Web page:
I hate “the best.” It rankles me when people say it – always has. Superlatives (and even extreme comparatives – like “genius”) always make me pause. Only genuine experts in a subject should be able to reach that level of judgment, and even then it will be skewed by the data available, or their upbringing, or their path of study. And then the Dunning Kruger effect suggests that the more of an expert you are in a field, the more you realize that your answer is not absolute. Now we find ourselves in an era where bloviating about the “best wall” and the “best steaks” has empowered a racist administration who are rapidly turning the clock back to 1789.
Continue reading “6 Great Albums You May Not Have Listened To (But Probably Should)”
Now I love the Blues and Blues Guitar – I just posted 9 Texas Blues Guitarists, and What You Can Learn From Them – but there is a lot more to love about Texas guitar than just the blues (and there’s more blues in Texas than I covered in that post). We’ve got shredders playing country and shredders playing rock and shredders playing old-timey – Austin even had a legit classical guitar society.
Continue reading “Texas Guitar: It’s Not Just Blues, You Know? Pt 2 Rock and Progressive”
My buddy Terry (who occasionally listens to every album he owns in alphabetical order) engages in exercises like this, so I thought I would give it a shot: out of all of the outstanding debut albums, what band leaped out of the gate with the best First Song First Side First Album.
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If you play guitar, it’s probable that you’re seeking the one true chord, The Greatest Guitar Chord of All Time, using musical laws that have been in place since before the American Revolution.
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Someone once told me that Eric Clapton said, “acoustic guitar will teach you everything about the electric guitar; electric guitar will teach you nothing about the acoustic guitar.” Whoever said it, I believe they were mostly right. So today I nominate acoustic guitar wizard Django Reinhardt as the Greatest Guitar Player of All Time.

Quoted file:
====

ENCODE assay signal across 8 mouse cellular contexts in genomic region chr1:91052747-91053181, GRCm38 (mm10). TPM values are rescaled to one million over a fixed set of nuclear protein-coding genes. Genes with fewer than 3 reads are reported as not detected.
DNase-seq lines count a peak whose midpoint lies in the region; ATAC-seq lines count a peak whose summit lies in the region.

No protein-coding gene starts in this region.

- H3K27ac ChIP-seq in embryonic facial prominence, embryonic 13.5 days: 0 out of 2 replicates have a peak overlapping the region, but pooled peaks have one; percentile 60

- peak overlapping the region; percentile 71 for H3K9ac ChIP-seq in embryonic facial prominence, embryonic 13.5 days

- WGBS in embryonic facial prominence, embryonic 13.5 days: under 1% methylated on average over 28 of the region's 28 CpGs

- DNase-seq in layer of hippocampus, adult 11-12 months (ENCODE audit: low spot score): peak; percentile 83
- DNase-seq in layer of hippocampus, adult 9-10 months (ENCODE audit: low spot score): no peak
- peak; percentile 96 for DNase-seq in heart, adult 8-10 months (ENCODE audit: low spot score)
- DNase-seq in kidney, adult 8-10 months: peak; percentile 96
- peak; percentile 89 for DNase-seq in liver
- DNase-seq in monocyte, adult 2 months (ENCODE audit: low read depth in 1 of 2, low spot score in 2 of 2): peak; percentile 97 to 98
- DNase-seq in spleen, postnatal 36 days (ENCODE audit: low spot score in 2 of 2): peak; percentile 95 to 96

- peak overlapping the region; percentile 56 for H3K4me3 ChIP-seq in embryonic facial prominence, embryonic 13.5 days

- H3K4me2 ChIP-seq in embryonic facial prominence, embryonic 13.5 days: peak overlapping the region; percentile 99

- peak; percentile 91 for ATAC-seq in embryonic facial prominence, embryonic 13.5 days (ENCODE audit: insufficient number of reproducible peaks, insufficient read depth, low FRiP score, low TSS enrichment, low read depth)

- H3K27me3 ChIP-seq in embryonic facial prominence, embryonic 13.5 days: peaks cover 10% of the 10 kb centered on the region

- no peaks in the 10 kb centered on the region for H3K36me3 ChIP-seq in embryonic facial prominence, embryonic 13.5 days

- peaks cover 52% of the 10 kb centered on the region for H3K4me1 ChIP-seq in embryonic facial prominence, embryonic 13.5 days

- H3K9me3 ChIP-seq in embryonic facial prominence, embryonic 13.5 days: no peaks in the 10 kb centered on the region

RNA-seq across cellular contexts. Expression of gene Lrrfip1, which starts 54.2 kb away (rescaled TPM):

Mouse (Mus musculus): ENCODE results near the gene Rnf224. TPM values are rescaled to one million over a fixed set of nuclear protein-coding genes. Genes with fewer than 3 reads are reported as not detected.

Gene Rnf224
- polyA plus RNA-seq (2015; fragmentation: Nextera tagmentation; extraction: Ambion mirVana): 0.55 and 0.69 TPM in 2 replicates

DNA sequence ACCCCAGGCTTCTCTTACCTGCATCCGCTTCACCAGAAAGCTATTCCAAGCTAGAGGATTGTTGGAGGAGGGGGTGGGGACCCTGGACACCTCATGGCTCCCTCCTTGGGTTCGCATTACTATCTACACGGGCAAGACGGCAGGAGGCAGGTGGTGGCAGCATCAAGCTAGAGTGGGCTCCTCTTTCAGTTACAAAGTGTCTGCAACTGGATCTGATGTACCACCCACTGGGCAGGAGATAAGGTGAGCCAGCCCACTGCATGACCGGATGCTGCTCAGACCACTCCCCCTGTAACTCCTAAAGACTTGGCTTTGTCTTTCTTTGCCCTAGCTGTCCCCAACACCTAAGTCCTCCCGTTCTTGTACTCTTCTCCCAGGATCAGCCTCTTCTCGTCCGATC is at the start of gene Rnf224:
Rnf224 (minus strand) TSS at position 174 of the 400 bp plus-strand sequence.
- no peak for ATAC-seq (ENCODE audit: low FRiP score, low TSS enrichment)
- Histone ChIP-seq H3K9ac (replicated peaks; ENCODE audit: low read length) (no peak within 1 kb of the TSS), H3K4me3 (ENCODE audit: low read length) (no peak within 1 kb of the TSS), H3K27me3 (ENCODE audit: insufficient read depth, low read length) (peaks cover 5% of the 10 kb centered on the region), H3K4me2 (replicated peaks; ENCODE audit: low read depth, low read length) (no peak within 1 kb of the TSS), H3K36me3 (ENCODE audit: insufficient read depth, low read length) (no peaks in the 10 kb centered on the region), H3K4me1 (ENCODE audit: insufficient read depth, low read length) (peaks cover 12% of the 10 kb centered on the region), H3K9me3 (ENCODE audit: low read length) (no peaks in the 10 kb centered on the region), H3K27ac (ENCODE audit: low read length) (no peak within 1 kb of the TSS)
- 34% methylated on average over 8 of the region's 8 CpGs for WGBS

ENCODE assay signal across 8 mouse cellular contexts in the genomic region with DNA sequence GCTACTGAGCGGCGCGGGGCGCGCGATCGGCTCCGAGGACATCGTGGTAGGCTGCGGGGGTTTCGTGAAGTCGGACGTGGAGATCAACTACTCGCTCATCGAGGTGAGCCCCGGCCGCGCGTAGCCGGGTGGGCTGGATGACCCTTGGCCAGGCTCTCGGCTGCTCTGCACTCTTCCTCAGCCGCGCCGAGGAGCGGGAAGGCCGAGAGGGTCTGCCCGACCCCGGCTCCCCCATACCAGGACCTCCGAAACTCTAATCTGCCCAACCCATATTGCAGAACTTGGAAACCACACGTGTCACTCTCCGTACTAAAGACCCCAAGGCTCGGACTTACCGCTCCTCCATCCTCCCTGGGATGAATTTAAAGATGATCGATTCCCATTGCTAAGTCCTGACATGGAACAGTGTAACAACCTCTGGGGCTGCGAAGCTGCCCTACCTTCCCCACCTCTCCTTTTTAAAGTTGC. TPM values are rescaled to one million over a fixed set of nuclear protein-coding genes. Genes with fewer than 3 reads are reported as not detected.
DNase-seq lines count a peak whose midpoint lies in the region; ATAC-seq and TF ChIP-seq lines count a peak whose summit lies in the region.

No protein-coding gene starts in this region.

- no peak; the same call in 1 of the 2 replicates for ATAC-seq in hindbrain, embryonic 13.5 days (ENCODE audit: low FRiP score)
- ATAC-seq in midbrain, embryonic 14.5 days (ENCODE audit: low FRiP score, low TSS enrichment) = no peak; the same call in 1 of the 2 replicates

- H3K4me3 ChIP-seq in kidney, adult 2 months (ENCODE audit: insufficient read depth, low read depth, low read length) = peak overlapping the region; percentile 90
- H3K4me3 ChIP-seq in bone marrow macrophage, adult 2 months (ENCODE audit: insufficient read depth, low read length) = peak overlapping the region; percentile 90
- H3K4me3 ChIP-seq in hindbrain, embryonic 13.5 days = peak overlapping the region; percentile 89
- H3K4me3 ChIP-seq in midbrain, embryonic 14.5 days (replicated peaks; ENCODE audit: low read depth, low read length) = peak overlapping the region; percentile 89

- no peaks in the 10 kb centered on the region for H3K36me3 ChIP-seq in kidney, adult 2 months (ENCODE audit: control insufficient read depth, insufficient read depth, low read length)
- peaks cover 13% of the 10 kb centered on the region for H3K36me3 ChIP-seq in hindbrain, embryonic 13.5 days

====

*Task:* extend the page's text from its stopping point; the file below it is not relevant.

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Lick Lick is so good, and I am so proud of this You and Me Neither – I hope as you listen along you find as much joy in these performances as I do.
This was our third record, our second with David Hobizal on drums, and our first with Sam Arnold on the bass. Greg Yancey did the lions-share of the recording and engineering, David did the artwork, and you can buy it on 10″ vinyl!
We recorded basics in an afternoon at Michael Crow’s studio, and then did overdubs all over town – vocals at Ohm studio with Chico Jones, piano in the chapel at St. Andrews School, guitar at the Opposite Day rehearsal space, etc.
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This record, Buzz or Howl Under the Influence of Heat, was my life in high school.
If asked who my favorite band was, I didn’t even stutter before saying “Minutemen.” There are about a million reasons why, and over time I acquired all of their albums and EPs, and the occasional compilation, too. Here are a few reasons why they were the best:
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I spent many years in my youth learning and playing blues guitar, mostly electric, but some acoustic. During college, I joined a band in my hometown of Nacogdoches called Cold Shot (with Danny Britton and Richard Suggs) and played a couple of shows a month, mostly at a club called Blank and Co. We would do three sets, one acoustic and two electric, and over the years we had tons of guests join us on stage and had a great time playing mostly blues standards, maybe a little rock and roll.
Continue reading “9 Texas Blues Guitarists, and What You Can Learn From Them”